Since I have returned from Afghanistan, many people have asked me what security was like in the country.
Although security is an everyday concern, it doesn’t stop life from moving on, albeit slowly and with some serious interruptions. The half-day gun battle that I mentioned in an earlier blog was unusual even for Kabul. Explosions happen, but extended battles between insurgents and the government forces do not generally occur in the city. All the officials I met with talked about the scheduled 2014 pull-out of U.S. forces, wondering aloud what the impact will be on the country.
One key to being safe is to keep as low a profile as possible – people do that as well as businesses. ChildFund Afghanistan avoids using well-known, highly visible hotels for guests, opting instead for low-frills hotels on nondescript streets. My hotel, and every restaurant I ate at, would be impossible for any newcomer to find unaided. None of these establishments post the business name or advertising signs out front. All are surrounded by high walls, with rows of metal gates that blend in with nearby apartment buildings.
After guests clear the mental fences, most restaurants have two to three security doors to pass through. At one restaurant, you knock at the last door and gain entrance after you’re viewed through a peep hole in the center of the door, very 1920s speak-easy style. Once inside the compounds, you find gardens and good food but few other guests. I think most residents of Kabul prefer eating in the security of their own homes.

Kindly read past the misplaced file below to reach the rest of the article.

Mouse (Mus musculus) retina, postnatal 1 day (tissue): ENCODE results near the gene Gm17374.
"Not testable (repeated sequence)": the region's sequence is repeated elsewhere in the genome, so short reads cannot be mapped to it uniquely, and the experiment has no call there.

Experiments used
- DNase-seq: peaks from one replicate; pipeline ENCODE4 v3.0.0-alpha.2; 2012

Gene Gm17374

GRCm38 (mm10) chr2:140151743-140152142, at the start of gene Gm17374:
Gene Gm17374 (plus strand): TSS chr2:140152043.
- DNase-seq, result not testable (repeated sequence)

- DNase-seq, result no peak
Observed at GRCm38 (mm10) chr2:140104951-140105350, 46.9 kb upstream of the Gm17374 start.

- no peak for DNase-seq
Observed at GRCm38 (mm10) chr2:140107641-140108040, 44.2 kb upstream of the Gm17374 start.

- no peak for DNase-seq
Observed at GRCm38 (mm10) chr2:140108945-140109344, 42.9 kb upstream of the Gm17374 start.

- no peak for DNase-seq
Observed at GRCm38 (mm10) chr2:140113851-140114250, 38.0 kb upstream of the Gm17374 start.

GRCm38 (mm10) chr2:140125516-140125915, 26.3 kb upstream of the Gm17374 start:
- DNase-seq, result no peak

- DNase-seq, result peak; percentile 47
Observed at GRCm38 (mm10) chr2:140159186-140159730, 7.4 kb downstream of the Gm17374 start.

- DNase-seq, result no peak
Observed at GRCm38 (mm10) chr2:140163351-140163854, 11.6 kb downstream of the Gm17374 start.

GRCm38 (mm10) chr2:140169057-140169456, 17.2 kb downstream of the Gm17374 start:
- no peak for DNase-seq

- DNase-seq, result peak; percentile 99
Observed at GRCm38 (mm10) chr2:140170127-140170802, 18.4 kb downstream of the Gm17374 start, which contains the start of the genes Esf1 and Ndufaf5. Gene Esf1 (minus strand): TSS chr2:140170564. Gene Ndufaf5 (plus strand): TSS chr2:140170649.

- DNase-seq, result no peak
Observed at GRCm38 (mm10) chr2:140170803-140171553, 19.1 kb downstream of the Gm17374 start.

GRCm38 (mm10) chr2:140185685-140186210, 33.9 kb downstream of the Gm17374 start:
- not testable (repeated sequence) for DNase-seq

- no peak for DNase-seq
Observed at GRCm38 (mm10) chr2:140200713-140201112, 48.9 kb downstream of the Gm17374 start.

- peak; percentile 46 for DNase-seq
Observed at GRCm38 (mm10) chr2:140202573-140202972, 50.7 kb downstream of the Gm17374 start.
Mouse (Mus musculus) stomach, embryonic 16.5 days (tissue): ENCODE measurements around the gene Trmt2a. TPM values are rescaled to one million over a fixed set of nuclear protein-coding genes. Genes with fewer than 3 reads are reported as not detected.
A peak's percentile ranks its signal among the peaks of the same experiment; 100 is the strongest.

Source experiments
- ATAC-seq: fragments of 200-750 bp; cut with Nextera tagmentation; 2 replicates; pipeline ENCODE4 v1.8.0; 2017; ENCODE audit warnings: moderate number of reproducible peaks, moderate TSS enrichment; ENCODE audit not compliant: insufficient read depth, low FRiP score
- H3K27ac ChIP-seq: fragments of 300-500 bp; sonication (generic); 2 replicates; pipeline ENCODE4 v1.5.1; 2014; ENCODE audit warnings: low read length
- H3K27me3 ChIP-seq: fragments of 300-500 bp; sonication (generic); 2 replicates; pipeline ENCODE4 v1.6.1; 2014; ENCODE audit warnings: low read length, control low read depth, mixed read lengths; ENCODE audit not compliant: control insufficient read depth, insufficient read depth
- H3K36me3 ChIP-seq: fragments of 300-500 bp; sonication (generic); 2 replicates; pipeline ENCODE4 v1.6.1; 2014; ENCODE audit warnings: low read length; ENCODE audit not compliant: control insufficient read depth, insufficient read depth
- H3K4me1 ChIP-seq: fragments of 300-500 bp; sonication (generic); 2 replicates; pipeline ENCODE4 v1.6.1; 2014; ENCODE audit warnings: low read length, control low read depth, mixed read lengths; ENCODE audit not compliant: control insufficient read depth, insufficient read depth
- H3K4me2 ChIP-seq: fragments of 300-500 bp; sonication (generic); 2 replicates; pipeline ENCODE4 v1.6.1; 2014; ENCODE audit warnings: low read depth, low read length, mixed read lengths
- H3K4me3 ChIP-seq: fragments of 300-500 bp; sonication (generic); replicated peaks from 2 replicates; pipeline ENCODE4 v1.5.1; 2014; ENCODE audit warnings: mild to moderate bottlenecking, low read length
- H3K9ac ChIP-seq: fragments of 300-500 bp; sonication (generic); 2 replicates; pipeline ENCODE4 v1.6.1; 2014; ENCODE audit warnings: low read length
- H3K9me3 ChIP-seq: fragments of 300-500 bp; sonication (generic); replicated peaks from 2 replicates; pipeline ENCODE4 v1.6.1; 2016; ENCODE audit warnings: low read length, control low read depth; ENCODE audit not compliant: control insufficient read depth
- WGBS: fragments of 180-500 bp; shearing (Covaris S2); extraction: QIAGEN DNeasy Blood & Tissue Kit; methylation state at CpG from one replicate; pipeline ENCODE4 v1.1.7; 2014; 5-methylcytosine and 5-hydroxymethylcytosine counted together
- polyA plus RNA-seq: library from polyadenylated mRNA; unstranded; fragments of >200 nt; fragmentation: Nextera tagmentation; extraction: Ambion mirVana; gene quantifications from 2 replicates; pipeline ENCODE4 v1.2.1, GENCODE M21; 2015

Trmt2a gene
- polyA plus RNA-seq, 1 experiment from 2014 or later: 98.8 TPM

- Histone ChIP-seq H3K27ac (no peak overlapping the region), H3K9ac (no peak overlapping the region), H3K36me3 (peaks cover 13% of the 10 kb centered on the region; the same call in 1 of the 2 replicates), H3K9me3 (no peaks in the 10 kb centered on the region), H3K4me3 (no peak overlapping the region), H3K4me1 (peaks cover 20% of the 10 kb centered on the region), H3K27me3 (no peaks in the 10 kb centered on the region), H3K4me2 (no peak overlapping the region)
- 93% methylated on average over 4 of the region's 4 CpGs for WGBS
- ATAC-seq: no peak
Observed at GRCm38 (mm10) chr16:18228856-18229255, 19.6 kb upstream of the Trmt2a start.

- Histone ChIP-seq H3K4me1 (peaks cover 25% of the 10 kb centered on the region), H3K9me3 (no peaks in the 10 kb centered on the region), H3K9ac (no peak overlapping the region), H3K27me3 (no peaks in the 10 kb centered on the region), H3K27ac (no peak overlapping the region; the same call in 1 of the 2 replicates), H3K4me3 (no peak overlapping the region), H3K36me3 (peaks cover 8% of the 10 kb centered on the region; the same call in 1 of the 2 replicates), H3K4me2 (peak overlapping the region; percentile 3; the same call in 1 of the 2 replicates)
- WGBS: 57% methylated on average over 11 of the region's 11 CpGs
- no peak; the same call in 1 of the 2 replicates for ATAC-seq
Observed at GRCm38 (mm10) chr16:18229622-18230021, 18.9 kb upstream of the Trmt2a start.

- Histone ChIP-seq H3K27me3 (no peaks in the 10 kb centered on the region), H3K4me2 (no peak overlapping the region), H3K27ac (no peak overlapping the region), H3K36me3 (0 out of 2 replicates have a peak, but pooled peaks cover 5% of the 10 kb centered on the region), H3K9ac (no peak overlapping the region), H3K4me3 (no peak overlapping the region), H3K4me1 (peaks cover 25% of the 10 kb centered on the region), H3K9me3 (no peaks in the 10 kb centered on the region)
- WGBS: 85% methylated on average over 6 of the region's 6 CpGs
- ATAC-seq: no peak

For my visits with U.N., U.S. embassy and other government officials and when traveling to airports, the state of security was much higher. All buildings are set far back from the road with elaborate security precautions. For one meeting, we drove (slowly) down a double figure-eight style pathway lined with cement pillars. All offices in which we met were very simple; some organizations have converted shipping containers into offices and (I heard) even into staff housing.
Although the site of my field visit, Jalalabad, is accessible by road from Kabul, the trip takes several hours and would have required an overnight stop. Cars are vulnerable to attack on the road. Being cautious, our team decided to fly to Jalalabad for our one-day visit. Although I was a bit disappointed at the shortness of the trip, I learned that few western NGO leaders have been able to travel outside Kabul recently. So I considered myself lucky, that is until I saw the small one-engine plane we were taking. I have flown internationally all my life, but I have to admit I get very nervous flying in small planes. I didn’t spend much time looking out the window, but I could see that we flew mostly over incredible mountainous areas, including the famous Tora Bora area where a battle ensued with Osama bin Laden in 2001. The flight was worth it, however, because I got to see ChildFund’s programs for children.
Before my Afghanistan trip, very few people knew I was going. Part of the secrecy was for security reasons, and I also didn’t want to worry my extended family.
With good planning and a cautious approach, my trip went fine and our ChildFund team was able to accomplish most of our goals for the visit. A week later I don’t think we would have been as fortunate. Many security incidents happened the following week, including the kidnapping of an NGO worker in Kabul.
In a very, very tough living environment, I met many impressive Afghan, U.S. and other foreign nationals working together to make life better for children and Afghanistan as a whole. Particularly after U.S. troops leave next year, Afghans and aid workers will continue to need our support to make a better world for children in Afghanistan, “the worst place for children to be born.”